Kid-friendly projects to fill those old cigar boxes
Do it yourself
I’ll be lucky if I can get my daughter’s bike put together on Christmas Eve, but I do love the idea of being a do-it-yourselfer. (This makes me what Martha Stewart calls a dreamer, rather than a doer.)
David Erik Nelson’s “Snip, Burn, Solder, Shred: Seriously Geeky Stuff to Make With Your Kids’’ (about $25, from No Starch Press) is the ideal guide for anyone who would like to harvest parts from old cellphones to make a robot or fashion a cookie tin and metal scraps into a $10 electric guitar.
Nelson, a sci-fi and steampunk author and a former teacher at an alternative high school, presents projects of varying complexity. Some, such as the Lock-N-Latch Treasure Chest and the PVC TeePee, are meant for smaller hands and younger minds. Others, such as the robot Jitterbug, require a bit more skill.
The Jitterbug is a BEAM robot, meaning that it behaves like a simple multicellular organism. (The acronym, Nelson says, stands for Biology, Electronics, Aesthetics, and Mechanics.)
The Jitterburg is photophobic: It skitters about when light is shined on it. The robot moves with the help of a vibrator motor, which you can pluck out of an old cellphone, as Nelson shows in the book.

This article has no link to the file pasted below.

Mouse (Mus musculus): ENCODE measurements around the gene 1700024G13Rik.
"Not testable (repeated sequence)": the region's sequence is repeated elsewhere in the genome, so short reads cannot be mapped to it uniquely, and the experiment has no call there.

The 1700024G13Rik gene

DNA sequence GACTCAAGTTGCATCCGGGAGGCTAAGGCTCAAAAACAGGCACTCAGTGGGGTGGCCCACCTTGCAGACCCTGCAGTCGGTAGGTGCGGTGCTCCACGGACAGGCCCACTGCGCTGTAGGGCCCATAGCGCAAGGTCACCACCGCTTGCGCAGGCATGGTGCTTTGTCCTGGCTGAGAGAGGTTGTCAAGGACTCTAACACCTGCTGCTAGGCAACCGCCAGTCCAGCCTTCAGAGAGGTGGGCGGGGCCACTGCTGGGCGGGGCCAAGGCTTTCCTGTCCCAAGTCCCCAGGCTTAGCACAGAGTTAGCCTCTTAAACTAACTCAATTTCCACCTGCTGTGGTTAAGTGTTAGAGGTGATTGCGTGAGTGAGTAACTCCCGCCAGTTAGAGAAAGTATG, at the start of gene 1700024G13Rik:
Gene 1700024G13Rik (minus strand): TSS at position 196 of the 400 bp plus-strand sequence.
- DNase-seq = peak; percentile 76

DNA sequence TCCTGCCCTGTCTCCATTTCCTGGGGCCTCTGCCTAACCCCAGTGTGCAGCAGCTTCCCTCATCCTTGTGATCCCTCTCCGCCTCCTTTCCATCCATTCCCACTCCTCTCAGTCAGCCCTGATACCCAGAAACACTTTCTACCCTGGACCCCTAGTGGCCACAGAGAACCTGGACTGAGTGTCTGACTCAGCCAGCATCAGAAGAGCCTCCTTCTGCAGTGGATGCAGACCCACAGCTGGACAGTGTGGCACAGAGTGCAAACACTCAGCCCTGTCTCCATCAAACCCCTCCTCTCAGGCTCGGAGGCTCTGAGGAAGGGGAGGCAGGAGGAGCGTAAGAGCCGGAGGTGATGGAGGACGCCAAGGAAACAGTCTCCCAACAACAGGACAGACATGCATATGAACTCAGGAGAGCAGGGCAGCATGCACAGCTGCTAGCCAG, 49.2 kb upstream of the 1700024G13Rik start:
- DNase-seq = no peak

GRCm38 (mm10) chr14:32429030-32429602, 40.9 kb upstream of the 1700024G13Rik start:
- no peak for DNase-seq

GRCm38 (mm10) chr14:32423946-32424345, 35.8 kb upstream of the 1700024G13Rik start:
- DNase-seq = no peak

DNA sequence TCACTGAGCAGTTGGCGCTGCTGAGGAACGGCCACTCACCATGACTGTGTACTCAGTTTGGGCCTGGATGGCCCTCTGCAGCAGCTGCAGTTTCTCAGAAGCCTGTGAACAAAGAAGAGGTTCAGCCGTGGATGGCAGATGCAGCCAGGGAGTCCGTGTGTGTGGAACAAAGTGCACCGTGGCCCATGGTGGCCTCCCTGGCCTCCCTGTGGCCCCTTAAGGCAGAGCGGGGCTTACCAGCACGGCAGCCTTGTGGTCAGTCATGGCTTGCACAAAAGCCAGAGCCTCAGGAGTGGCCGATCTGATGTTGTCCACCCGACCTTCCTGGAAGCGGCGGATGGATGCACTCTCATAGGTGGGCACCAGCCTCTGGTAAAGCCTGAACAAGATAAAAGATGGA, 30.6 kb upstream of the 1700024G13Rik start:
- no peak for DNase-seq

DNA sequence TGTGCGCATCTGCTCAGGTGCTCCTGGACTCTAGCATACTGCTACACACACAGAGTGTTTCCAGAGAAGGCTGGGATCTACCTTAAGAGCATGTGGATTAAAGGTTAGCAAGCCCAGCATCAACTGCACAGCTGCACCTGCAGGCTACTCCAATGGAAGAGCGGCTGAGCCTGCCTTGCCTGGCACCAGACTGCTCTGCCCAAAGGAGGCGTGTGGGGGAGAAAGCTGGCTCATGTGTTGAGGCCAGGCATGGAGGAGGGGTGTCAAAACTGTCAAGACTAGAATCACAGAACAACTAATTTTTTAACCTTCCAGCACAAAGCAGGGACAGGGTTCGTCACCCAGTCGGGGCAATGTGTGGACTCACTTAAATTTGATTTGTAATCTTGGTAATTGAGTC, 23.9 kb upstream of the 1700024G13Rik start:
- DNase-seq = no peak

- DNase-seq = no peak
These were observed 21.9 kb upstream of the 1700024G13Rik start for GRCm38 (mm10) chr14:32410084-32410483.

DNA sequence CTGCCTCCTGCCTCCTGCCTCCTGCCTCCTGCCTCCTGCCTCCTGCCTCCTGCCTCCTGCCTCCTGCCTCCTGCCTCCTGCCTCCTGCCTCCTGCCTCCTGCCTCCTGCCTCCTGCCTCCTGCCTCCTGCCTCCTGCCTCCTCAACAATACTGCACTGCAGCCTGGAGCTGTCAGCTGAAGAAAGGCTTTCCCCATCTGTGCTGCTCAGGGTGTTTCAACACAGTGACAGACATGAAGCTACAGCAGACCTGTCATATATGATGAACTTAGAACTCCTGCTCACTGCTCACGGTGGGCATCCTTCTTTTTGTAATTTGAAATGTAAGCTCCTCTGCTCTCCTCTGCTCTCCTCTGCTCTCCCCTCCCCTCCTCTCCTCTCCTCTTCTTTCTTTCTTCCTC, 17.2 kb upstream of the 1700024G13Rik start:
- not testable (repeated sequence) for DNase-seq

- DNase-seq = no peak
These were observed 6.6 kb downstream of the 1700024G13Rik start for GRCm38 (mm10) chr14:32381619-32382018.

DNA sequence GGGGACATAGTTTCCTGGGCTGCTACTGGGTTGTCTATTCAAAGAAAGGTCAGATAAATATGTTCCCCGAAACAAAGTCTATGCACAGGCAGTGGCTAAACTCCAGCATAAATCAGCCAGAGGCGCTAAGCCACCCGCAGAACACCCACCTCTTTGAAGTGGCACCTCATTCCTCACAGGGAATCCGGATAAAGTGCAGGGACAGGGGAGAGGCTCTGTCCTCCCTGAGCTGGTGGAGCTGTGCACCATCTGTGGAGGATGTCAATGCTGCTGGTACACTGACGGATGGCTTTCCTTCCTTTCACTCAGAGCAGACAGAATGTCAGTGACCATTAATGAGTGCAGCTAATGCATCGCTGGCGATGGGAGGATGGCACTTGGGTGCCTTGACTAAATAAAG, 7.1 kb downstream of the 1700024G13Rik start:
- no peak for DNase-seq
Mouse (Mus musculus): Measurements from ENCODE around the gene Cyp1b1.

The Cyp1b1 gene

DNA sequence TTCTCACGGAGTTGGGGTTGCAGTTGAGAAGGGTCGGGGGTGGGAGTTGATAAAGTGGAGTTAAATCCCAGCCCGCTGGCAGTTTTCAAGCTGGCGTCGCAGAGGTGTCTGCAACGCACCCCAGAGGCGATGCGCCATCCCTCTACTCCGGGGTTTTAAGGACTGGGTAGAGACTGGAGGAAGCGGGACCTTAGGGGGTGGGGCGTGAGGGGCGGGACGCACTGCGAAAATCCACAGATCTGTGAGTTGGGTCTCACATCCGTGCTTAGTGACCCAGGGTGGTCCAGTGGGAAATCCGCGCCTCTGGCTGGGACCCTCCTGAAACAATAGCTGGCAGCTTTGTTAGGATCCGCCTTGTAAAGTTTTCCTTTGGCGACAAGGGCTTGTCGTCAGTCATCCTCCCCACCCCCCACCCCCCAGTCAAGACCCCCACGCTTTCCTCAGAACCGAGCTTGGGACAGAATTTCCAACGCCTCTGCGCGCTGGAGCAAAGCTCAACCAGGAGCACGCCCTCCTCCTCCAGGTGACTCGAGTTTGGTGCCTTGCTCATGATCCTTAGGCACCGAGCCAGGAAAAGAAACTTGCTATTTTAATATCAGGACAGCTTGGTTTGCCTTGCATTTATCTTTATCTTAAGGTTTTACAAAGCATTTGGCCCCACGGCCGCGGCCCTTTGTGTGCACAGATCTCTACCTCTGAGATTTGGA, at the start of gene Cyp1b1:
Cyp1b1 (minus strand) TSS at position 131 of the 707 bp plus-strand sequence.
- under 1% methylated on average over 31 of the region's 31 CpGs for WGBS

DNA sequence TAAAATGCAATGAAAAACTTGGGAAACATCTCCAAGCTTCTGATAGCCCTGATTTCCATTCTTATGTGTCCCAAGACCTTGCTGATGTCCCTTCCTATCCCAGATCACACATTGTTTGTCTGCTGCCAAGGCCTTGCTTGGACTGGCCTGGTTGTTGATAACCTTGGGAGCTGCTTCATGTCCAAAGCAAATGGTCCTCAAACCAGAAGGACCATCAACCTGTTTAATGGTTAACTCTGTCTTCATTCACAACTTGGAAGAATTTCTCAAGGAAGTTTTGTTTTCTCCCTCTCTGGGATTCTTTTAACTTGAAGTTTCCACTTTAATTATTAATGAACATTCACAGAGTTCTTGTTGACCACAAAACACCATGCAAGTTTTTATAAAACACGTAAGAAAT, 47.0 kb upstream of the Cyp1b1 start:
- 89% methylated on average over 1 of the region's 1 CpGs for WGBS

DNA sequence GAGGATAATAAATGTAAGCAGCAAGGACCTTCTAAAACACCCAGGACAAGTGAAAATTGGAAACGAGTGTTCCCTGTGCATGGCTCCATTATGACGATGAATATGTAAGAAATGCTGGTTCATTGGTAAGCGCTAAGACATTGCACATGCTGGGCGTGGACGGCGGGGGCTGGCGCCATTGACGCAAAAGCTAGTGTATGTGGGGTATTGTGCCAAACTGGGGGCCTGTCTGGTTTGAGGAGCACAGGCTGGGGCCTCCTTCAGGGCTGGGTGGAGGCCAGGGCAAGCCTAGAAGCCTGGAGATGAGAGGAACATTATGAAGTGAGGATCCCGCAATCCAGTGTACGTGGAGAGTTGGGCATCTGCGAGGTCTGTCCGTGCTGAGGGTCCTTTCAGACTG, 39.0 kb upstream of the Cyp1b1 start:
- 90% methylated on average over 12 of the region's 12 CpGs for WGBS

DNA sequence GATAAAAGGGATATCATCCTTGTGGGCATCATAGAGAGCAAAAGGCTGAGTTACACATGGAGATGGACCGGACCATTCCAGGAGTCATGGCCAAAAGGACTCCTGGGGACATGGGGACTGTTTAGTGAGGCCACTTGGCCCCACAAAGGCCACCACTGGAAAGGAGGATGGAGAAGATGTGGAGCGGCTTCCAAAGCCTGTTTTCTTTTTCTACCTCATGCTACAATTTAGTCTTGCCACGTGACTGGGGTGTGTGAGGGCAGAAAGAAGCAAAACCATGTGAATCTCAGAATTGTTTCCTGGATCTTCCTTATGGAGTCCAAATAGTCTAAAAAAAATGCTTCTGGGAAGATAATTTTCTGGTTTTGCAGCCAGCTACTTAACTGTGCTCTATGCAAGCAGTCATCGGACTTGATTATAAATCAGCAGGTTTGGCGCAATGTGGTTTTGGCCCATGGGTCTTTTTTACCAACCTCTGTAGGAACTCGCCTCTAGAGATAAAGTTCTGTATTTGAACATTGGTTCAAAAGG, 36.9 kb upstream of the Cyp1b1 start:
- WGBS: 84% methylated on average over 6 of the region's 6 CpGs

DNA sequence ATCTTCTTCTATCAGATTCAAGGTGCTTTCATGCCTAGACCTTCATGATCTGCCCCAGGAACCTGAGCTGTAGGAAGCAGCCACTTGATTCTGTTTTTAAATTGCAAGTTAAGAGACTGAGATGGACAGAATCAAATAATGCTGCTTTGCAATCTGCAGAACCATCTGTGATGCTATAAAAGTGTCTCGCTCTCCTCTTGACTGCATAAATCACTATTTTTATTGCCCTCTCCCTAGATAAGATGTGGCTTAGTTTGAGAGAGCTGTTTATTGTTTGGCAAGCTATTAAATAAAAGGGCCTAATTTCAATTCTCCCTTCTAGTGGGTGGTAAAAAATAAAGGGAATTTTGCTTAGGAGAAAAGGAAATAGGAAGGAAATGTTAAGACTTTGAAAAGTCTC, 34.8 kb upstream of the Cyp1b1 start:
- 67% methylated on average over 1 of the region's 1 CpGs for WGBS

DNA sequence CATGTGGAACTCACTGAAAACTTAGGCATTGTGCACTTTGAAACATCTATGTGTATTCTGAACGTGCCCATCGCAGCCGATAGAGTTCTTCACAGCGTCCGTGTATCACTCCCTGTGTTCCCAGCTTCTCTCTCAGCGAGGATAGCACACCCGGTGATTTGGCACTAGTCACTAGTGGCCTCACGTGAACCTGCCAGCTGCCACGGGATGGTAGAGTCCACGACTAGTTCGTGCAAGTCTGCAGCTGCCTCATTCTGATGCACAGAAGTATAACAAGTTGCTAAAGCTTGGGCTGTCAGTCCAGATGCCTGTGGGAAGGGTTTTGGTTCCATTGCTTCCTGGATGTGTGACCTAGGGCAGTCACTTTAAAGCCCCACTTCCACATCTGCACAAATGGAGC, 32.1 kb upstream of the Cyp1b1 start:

You can also find the parts you need for each project — which should cost $10 or less — at Radio Shack and at online electronics stores.
Nelson aims to make each project in “Snip, Burn, Solder, Shred’’ an opportunity to develop a new skill that you could apply to other pursuits. Sewing, sawing, silk screen printing, and soldering: Nelson somehow manages to make then all doable.
I also learned that cigar boxes make ideal project enclosures. Nelson shows how the little wooden containers can house stomp boxes, synthesizers, amps, and a switchbox for kids to explore.
Due soon: a blood-pressure phone appThe French company Withings is moving beyond its Internet-connected Wi-Fi Body Scale in its quest to monitor everything that our bodies are up to.
The company recently released a beta Android app for use with the scale.
And Withings in January will release details about a new blood pressure monitor that iPhone and iPad users will be able to plug into their devices.
The Withings blood pressure monitor will record blood pressure, share the reading with other third party apps, and even pass the information along to your doctor, according to the company.
Withings will be exhibiting the blood pressure monitor — along with a Smart Baby Monitor — at the Consumer Electronics Show next month. The annual show will be held Jan. 6-9 in Las Vegas.